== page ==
They said he was showing signs of Schizophrenia and asked whether he has a genetic predisposition to it. I was no doubt shocked and thinking how soon I may also develop some problem like this! They said it was important to get in touch with him directly or on phone. Even a psychologist and a psychiatrist were lined up in Bangalore if he was willing to see them. But he refused and he was always hesitant to go to hospital even otherwise and any talk of meeting a psychologist will further anger him. This struggle continued for one or two days before my friend ultimately talked to a psychologist. Later, they also arranged a meeting with a psychiatrist. They had a couple of sessions and was advised mild medication -anti-depressives. A week later, Susan called to thank me for the help. She said her husband was constantly hearing the words, the 'world will never be the same once the lockdown was over' which upset him. No point blaming him, I am also sick of hearing it! But there were some specific reasons for his 'schizophrenic' behaviour. He had resigned from his job last month and was serving notice period. Earlier he had hopes of going abroad with a lucrative offer from a University or still better he was optimistic about starting a research and training consultancy but those seemed to be dashed to the grounds now.  The EMI on his housing loan was also a cause for concern if anything bad was to happen. He was also worried about his children locked up in home for extended periods and the difficulty of teaching them online. To make matters worse, Susan had also resigned from her job seeking a break and wanting to spend more time with kids for atleast a year.  He couldn't meet his aged parents who were in Kerala which also added to his worries. 
All is Well
A few days later, I received a call from Sajan and he appeared to be happy and didn't have much concerns about the economy as he had before!  As they say an economist who says the level of unemployment in an economy is still at acceptable levels is saying so because he still has a job! But I didn't ask anything about what happened. Later, Susan clarified that the company was willing to reconsider his resignation while she had opted for online teaching in a private university which was the need of the times.  " Is the world going to be the same after lockdown?" I asked and she said "Who knows? We are not bothered about it anymore!"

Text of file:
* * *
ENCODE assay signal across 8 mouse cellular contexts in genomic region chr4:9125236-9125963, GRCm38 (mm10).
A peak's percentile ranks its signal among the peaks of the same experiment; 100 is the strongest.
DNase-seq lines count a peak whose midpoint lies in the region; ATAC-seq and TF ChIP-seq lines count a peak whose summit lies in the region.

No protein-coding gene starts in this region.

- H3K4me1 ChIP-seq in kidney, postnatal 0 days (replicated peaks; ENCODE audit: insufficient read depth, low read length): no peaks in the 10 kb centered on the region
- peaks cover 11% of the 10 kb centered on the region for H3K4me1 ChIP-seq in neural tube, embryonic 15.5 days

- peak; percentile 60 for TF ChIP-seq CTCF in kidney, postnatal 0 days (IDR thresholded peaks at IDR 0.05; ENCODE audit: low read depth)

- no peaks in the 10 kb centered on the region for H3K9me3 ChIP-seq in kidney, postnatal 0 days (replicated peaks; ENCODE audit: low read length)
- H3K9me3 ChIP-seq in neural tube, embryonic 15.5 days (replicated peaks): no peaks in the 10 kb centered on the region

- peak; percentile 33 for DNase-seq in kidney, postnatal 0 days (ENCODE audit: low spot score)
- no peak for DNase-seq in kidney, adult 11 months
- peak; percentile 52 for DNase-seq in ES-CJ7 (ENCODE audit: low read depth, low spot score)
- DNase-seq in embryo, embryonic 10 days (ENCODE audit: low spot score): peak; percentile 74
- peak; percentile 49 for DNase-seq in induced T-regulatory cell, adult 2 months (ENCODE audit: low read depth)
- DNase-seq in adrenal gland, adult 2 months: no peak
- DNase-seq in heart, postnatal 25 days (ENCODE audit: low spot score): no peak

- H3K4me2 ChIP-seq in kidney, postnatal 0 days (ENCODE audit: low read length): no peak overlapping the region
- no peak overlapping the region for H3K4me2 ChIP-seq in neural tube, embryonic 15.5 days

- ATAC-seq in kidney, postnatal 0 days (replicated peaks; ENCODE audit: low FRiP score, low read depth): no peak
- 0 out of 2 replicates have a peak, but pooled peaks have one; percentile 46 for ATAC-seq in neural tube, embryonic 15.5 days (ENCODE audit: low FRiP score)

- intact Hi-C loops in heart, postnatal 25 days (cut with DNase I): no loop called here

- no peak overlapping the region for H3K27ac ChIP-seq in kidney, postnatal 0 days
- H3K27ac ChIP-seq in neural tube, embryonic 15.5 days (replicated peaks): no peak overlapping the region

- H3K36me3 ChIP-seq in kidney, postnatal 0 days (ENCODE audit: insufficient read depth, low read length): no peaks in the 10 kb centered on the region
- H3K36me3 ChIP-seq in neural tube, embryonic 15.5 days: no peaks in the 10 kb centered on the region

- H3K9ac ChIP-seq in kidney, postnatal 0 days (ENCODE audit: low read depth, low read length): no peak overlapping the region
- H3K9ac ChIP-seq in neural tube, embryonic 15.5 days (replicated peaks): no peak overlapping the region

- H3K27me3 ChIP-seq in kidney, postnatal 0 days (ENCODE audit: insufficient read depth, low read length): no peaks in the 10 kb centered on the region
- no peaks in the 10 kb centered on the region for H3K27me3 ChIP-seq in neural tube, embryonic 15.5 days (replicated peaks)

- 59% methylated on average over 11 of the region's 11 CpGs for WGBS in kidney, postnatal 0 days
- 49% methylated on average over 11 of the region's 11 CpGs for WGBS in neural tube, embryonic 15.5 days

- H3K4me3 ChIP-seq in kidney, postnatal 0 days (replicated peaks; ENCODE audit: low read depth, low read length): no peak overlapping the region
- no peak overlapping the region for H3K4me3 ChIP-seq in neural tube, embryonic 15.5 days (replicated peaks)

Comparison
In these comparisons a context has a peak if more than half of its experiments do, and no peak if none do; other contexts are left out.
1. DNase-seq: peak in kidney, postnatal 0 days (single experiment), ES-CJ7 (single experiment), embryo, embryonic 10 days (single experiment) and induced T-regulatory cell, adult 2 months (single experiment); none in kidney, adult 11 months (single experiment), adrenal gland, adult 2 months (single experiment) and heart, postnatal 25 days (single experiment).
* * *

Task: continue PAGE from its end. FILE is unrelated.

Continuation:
(Disclaimer: No infringement on privacy of anyone, names changed and story weaved out of  interactions with different people!)

 


 

 


 

 


 




Sreekumar Raghavan

Sreekumar Raghavan is an award-winning business journalist with over two and a half decades of experience in print, magazine and online journalism. A Google-certified Digital Marketing Professional, he specialises in content development for web, digital marketing and training, media relations and related areas. He is the recipient of MP Narayana Pillai Award for Journalism in 2001 and holds a bachelors degree in Economics and Masters Degree in Mass Communication and Journalism from Kerala University.